The last time Aliphine Tuliamuk, Molly Seidel, and Sally Kipyego were together was February 29, in Atlanta, and they had just qualified for the U.S. Olympic marathon team.
“It feels like 10 years ago. Or more than that,” Tuliamuk says, laughing. “I would say it was one of the best days of my life.”
Then, of course, the whole world changed—and the chance to compete at the 2020 Olympics in Tokyo deferred to 2021.
As part of the virtual Boston Marathon expo, which begins on Friday, September 4 and goes for 12 days, the trio reunited on Zoom to reminisce about that Olympic Trials race, talk about the disappointment they’ve felt regarding the postponement of the Tokyo Games, give some advice to the runners participating in the virtual Boston Marathon, and reveal how they’ve been handling life and training during the pandemic.
The panel discussion, moderated by Women’s Running senior writer Erin Strout, will air at 3 p.m. Eastern on Friday, September 4 and again at 10 a.m. on September 12.
Kipyego, who lives in Eugene, Oregon, has been in Kenya visiting her family since the pandemic hit. Because of travel restrictions she, her husband, and their daughter haven’t been able to return home yet. Tuliamuk usually lives in Flagstaff, Arizona, while training, but is spending time at her home in Santa Fe, New Mexico, with her partner, Tim Gannon—she’s taken a more relaxed approach to training while crocheting her Allie Resiliency beanies and renovating her house.
Seidel has spent most of the pandemic at her home base in Boston, training almost always with a mask on in the city (she’s gone up to 14 miles without taking it off, she says). She is now in Flagstaff to prepare for the elite-only London Marathon on October 4, which will be her second go at the 26.2-mile distance. She has welcomed the extra time to prepare for the Olympics to gain more experience—and because she had partially torn her plantar fascia during the Trials, she says.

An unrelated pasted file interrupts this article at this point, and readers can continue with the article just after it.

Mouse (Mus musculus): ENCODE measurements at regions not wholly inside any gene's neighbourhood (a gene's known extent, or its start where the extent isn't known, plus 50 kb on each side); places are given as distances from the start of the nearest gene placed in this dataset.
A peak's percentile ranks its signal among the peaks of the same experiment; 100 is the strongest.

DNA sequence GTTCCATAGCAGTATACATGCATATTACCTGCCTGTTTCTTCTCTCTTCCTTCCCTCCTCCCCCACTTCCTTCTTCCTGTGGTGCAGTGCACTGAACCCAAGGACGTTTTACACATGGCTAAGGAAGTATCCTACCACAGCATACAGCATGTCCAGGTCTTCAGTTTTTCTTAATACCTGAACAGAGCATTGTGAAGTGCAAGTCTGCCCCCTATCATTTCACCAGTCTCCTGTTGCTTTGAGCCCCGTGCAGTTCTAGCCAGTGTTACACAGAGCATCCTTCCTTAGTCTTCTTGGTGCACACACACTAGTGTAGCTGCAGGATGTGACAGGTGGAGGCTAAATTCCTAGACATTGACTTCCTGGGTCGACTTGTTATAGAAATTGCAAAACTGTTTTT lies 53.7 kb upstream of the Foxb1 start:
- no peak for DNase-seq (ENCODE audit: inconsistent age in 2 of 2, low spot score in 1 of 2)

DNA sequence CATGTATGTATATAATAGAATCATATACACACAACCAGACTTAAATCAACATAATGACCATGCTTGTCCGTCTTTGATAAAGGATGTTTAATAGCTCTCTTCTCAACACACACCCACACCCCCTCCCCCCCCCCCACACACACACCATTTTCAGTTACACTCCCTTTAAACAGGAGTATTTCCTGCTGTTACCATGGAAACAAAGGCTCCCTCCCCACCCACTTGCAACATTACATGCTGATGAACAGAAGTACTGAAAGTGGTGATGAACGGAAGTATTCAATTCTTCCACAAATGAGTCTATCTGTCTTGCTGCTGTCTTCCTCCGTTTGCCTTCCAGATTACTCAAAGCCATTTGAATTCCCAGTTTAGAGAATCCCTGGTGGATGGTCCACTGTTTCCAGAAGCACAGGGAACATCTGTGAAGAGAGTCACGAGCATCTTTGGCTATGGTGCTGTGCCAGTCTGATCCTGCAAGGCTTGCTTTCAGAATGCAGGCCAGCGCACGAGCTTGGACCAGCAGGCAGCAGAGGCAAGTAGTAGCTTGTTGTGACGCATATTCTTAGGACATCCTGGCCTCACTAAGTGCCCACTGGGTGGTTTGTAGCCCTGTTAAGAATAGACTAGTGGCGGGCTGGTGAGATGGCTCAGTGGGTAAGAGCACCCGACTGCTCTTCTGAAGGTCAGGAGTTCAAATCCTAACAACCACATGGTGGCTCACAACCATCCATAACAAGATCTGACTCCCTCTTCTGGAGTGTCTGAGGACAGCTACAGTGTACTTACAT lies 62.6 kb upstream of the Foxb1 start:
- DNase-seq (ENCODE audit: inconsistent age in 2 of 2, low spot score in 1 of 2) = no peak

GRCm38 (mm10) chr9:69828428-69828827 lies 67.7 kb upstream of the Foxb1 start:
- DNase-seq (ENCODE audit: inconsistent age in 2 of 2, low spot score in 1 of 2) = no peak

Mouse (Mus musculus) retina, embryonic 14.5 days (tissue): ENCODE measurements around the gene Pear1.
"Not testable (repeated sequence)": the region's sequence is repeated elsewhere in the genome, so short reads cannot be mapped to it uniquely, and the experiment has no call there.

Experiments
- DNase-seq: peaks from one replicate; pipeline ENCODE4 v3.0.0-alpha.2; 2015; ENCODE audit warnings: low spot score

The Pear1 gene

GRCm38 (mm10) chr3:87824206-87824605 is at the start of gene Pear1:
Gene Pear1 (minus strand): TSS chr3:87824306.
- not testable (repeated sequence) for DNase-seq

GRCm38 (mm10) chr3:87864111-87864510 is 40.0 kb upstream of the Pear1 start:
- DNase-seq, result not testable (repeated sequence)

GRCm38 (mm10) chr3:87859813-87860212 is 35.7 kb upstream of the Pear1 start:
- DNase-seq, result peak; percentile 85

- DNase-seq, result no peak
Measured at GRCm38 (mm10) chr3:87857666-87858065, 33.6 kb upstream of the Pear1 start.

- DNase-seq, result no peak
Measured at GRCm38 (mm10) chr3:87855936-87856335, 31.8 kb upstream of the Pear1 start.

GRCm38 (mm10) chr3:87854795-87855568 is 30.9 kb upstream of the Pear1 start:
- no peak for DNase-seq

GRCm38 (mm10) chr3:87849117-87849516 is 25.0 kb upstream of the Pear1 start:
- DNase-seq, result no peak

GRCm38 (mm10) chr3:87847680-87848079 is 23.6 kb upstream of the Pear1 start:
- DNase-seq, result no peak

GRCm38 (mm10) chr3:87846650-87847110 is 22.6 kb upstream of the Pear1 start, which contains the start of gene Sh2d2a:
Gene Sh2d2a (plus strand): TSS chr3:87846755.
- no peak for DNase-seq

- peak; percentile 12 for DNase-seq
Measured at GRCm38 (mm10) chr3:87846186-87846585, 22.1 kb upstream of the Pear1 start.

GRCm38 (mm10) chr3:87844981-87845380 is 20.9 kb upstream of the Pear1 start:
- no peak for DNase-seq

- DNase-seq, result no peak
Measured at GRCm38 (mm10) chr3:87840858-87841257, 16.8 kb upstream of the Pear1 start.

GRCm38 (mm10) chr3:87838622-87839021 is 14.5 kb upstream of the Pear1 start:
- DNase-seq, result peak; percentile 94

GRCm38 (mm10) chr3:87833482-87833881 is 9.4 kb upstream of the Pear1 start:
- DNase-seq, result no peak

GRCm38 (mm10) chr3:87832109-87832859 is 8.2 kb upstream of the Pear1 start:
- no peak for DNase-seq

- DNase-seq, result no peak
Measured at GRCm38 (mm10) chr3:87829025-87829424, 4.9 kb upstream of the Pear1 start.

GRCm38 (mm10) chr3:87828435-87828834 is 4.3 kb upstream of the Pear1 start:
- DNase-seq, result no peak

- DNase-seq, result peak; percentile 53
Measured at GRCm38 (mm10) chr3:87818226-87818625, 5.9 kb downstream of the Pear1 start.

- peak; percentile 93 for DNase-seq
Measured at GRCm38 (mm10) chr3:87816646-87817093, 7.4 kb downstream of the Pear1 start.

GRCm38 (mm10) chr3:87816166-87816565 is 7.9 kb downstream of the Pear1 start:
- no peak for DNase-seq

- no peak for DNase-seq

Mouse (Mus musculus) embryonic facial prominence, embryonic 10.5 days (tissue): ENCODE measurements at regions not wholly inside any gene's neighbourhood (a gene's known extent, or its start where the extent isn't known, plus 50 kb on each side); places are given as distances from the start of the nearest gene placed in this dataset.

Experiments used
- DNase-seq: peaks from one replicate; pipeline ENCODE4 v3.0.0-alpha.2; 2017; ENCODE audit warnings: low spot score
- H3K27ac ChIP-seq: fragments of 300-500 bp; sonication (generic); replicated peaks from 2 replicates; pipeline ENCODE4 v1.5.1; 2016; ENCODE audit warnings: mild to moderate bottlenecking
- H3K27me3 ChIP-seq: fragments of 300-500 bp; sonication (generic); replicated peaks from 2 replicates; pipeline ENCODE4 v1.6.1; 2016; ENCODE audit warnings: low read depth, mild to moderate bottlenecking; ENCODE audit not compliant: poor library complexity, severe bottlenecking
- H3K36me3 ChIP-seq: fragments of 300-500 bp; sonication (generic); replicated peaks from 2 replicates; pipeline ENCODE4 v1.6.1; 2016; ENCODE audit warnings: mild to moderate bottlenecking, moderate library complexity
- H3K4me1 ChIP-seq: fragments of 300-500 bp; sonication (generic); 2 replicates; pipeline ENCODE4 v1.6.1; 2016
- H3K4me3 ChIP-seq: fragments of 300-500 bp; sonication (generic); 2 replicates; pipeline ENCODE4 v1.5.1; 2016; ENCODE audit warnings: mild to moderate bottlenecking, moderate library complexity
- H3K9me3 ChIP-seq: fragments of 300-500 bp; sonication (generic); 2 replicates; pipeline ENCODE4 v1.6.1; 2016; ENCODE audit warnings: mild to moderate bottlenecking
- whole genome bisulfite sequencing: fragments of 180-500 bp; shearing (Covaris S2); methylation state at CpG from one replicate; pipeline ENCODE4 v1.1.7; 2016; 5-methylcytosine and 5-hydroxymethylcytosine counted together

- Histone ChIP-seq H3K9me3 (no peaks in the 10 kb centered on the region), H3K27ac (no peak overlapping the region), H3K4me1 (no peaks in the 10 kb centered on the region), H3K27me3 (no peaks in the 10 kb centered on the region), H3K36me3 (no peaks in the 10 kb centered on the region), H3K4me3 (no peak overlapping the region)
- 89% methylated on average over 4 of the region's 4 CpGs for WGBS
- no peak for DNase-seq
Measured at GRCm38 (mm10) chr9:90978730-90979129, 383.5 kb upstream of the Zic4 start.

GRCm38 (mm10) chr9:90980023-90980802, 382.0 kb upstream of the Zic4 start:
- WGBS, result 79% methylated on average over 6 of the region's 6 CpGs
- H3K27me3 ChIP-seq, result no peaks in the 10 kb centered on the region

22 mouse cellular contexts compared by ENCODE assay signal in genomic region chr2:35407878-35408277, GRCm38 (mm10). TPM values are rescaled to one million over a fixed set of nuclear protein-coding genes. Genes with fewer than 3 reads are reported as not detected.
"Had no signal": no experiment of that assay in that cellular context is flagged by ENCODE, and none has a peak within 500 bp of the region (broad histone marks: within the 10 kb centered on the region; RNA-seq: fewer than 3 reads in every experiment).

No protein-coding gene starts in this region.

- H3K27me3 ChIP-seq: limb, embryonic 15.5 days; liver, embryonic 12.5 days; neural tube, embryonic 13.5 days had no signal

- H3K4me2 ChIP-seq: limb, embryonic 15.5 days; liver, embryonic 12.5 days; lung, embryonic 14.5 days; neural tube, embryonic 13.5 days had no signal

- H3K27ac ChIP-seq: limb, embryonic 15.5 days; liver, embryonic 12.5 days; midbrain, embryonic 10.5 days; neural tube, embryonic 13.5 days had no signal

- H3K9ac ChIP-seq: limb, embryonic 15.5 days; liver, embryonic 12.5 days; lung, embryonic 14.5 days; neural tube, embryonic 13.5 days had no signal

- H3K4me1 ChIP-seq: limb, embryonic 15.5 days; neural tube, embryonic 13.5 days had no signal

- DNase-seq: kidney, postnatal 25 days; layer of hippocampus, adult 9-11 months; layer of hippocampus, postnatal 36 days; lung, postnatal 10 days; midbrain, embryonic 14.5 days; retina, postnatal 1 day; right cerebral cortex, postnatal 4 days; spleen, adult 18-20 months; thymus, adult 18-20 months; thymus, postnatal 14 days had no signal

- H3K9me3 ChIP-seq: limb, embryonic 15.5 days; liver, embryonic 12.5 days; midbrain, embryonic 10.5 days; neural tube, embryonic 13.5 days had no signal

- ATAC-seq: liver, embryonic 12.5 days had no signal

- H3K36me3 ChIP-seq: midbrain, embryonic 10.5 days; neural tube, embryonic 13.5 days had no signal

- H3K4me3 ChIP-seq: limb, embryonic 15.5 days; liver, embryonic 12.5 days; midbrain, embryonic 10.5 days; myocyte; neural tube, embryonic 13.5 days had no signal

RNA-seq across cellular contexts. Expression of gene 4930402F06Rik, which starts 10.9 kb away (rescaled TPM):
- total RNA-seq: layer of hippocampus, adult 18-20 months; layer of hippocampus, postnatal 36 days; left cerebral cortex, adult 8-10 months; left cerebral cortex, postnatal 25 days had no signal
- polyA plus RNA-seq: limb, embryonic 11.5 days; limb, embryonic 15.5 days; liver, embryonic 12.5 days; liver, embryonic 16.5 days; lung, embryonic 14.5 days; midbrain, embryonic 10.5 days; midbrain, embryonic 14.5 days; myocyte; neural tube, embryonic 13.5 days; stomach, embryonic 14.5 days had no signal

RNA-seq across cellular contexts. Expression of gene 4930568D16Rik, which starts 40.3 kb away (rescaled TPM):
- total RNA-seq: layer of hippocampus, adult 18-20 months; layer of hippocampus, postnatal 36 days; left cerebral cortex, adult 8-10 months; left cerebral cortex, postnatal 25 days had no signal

“In my mind, it was such a sudden shock for me to make the team…and because I’m on the younger side for a marathoner; I was 25 when it happened,” Seidel says. “For me, getting another year of training is pretty important because I had only had five months of steady training [before the Trials].”
The women have an hour-long conversation about the twists and turns of life in 2020 and how they hope 2021 shapes up for the worldwide running community. The expo is one component of the Boston Marathon Virtual Experience, in which 18,000 runners are expected to race 26.2 miles wherever they live, from September 5-14.
Officials also announced on Thursday that registration for the 2021 Boston Marathon, which typically takes place in September, will be delayed while an expert advisory committee studies when it will be safe to hold large-scale road races in Boston again.
“COVID-19 has affected mass participation road races in ways that we never could have imagined,” said Tom Grilk, CEO of the Boston Athletic Association, in a written statement. “Convening this cross-sector group of professionals with decades of experience in epidemiology, viral infection, mitigation strategies, and our own race operations was entirely necessary to begin planning for the 125th Boston Marathon.”